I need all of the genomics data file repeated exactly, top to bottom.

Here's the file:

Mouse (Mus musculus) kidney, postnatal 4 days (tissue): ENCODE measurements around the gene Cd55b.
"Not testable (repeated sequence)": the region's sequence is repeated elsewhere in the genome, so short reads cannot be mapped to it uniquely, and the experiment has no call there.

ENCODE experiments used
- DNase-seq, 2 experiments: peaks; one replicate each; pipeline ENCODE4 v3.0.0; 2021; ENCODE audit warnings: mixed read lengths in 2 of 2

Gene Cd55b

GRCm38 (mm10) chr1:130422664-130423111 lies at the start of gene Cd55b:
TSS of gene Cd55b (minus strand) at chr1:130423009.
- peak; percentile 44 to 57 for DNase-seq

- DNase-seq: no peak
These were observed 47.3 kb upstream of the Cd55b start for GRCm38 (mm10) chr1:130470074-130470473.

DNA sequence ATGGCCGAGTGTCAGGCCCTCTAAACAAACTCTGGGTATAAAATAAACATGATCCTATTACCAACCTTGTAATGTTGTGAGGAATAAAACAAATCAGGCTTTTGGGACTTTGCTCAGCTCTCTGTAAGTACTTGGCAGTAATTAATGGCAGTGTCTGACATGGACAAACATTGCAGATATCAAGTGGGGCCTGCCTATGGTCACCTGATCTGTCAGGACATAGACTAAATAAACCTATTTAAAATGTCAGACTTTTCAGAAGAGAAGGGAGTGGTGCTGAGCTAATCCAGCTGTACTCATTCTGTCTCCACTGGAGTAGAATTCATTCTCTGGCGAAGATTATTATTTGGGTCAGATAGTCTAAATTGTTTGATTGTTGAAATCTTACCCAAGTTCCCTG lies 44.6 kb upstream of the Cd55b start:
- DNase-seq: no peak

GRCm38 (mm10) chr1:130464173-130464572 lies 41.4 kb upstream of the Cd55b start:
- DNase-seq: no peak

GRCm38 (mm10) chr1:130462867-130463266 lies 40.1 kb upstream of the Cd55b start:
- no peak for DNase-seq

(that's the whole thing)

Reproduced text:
Mouse (Mus musculus) kidney, postnatal 4 days (tissue): ENCODE measurements around the gene Cd55b.
"Not testable (repeated sequence)": the region's sequence is repeated elsewhere in the genome, so short reads cannot be mapped to it uniquely, and the experiment has no call there.

ENCODE experiments used
- DNase-seq, 2 experiments: peaks; one replicate each; pipeline ENCODE4 v3.0.0; 2021; ENCODE audit warnings: mixed read lengths in 2 of 2

Gene Cd55b

GRCm38 (mm10) chr1:130422664-130423111 lies at the start of gene Cd55b:
TSS of gene Cd55b (minus strand) at chr1:130423009.
- peak; percentile 44 to 57 for DNase-seq

- DNase-seq: no peak
These were observed 47.3 kb upstream of the Cd55b start for GRCm38 (mm10) chr1:130470074-130470473.

DNA sequence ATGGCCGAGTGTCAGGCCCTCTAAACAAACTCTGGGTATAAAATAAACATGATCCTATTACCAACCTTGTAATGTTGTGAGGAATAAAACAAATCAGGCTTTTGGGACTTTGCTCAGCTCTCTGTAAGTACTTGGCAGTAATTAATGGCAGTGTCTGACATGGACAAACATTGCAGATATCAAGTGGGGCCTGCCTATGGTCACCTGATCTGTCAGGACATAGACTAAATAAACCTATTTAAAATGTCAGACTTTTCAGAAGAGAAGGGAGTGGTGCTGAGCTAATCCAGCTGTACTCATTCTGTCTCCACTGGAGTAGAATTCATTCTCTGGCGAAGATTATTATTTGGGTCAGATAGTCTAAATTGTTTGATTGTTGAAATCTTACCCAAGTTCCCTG lies 44.6 kb upstream of the Cd55b start:
- DNase-seq: no peak

GRCm38 (mm10) chr1:130464173-130464572 lies 41.4 kb upstream of the Cd55b start:
- DNase-seq: no peak

GRCm38 (mm10) chr1:130462867-130463266 lies 40.1 kb upstream of the Cd55b start:
- no peak for DNase-seq